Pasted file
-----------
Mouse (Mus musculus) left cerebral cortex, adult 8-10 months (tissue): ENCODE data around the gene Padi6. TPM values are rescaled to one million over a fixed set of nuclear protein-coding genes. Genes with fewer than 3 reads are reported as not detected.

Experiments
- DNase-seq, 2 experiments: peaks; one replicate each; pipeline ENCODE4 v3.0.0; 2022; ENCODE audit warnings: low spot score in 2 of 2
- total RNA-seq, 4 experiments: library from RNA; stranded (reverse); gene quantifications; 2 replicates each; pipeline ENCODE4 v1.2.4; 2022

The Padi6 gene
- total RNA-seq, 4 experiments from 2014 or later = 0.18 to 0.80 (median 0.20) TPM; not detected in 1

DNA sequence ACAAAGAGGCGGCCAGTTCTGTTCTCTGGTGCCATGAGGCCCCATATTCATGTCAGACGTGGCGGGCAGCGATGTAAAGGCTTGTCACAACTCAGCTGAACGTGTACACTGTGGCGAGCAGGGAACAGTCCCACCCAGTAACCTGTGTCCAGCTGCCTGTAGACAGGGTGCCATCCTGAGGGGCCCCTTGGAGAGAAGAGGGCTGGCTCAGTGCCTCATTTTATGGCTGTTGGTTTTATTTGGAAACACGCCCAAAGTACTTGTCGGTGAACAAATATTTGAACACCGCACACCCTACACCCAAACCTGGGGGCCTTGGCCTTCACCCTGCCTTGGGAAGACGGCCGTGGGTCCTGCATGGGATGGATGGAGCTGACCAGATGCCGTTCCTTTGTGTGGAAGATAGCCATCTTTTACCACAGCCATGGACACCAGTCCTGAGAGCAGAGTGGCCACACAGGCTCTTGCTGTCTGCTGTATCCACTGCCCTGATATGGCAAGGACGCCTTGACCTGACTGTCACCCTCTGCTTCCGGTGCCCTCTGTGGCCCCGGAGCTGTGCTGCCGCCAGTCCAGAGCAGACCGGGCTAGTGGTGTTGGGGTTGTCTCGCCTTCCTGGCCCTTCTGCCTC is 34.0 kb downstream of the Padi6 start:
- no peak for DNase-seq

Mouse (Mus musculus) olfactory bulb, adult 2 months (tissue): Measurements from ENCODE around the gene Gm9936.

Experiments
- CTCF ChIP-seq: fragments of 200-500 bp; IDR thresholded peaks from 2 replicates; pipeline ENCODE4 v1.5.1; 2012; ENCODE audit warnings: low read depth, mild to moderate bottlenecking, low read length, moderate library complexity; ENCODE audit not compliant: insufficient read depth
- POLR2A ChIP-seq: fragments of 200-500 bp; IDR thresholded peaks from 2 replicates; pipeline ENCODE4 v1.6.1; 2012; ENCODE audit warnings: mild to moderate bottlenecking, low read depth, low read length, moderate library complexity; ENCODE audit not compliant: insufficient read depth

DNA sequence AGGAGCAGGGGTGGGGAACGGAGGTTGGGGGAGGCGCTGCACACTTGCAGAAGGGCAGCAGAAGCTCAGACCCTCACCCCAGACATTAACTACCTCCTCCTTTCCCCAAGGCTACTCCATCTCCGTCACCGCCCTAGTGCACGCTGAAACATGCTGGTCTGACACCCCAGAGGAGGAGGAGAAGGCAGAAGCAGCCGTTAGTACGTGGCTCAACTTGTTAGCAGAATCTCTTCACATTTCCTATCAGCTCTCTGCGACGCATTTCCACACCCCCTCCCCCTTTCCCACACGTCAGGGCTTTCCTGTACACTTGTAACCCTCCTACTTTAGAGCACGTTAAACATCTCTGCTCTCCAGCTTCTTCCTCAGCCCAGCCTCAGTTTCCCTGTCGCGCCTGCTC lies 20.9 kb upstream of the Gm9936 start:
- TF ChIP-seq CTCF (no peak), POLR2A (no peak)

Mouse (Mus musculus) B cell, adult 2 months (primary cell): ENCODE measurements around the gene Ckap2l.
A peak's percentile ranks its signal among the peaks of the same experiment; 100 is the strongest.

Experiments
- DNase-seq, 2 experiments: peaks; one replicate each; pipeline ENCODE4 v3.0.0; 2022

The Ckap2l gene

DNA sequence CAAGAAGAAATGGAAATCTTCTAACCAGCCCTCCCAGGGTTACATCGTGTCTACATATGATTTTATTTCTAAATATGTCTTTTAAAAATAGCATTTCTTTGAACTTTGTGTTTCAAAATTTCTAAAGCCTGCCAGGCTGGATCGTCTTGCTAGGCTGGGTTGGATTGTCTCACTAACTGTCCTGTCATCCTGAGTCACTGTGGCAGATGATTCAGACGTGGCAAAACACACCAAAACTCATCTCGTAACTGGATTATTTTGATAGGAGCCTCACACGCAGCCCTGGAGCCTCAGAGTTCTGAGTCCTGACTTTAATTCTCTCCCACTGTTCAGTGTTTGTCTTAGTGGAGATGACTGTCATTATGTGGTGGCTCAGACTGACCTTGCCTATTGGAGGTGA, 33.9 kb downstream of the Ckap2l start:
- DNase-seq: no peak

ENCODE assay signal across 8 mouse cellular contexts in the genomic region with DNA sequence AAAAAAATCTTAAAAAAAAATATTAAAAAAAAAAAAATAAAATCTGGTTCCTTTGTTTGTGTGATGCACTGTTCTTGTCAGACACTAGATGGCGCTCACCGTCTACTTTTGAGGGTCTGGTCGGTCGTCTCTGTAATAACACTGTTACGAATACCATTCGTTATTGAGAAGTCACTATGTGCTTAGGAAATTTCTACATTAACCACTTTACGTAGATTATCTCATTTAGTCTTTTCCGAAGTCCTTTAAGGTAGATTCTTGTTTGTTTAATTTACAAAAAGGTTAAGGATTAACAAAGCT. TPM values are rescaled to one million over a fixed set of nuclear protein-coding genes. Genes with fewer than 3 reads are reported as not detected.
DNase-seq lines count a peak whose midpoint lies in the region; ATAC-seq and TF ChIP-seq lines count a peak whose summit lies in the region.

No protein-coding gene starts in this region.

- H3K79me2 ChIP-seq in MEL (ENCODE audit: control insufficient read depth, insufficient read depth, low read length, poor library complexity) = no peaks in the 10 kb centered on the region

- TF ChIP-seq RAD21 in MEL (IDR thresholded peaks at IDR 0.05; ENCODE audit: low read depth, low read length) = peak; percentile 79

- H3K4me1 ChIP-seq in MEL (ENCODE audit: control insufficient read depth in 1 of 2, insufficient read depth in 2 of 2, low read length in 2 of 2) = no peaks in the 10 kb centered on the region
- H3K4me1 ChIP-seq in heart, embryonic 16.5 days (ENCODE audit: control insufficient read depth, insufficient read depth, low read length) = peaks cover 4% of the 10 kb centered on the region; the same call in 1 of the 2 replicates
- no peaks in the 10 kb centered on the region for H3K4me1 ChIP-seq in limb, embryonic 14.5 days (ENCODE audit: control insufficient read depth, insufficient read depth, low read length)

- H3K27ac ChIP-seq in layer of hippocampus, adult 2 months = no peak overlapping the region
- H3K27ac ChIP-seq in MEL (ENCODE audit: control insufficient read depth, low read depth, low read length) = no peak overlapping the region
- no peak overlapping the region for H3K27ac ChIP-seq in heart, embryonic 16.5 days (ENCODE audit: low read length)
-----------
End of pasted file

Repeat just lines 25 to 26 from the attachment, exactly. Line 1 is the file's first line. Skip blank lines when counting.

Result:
- H3K79me2 ChIP-seq in MEL (ENCODE audit: control insufficient read depth, insufficient read depth, low read length, poor library complexity) = no peaks in the 10 kb centered on the region

- TF ChIP-seq RAD21 in MEL (IDR thresholded peaks at IDR 0.05; ENCODE audit: low read depth, low read length) = peak; percentile 79